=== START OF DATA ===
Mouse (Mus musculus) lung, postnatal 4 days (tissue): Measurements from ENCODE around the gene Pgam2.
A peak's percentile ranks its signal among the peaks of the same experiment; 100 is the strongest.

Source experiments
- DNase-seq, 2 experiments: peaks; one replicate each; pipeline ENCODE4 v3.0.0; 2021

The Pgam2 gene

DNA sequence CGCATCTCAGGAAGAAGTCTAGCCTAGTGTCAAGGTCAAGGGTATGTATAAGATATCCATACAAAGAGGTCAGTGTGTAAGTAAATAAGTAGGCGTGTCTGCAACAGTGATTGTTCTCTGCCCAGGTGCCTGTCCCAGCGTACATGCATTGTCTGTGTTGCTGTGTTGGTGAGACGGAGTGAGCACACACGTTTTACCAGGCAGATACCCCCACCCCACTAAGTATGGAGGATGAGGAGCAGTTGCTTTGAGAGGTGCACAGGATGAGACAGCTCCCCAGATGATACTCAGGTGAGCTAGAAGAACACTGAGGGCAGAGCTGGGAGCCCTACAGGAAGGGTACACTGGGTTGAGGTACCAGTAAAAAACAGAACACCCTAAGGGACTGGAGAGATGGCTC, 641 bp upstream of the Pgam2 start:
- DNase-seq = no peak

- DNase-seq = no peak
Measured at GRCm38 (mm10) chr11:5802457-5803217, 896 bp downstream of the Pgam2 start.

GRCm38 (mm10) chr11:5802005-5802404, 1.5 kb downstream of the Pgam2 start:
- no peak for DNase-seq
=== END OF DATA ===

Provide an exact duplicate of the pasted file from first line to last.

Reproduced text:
Mouse (Mus musculus) lung, postnatal 4 days (tissue): Measurements from ENCODE around the gene Pgam2.
A peak's percentile ranks its signal among the peaks of the same experiment; 100 is the strongest.

Source experiments
- DNase-seq, 2 experiments: peaks; one replicate each; pipeline ENCODE4 v3.0.0; 2021

The Pgam2 gene

DNA sequence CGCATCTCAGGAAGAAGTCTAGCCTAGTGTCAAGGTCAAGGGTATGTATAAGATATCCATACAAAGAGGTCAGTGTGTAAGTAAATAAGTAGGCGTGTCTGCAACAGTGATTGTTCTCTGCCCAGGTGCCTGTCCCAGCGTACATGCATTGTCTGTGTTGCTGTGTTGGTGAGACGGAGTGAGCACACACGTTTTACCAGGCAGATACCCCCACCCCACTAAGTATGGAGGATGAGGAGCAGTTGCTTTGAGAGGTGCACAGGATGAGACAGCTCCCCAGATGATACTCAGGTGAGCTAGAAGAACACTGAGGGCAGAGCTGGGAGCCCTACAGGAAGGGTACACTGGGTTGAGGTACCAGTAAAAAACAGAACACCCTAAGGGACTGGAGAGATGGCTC, 641 bp upstream of the Pgam2 start:
- DNase-seq = no peak

- DNase-seq = no peak
Measured at GRCm38 (mm10) chr11:5802457-5803217, 896 bp downstream of the Pgam2 start.

GRCm38 (mm10) chr11:5802005-5802404, 1.5 kb downstream of the Pgam2 start:
- no peak for DNase-seq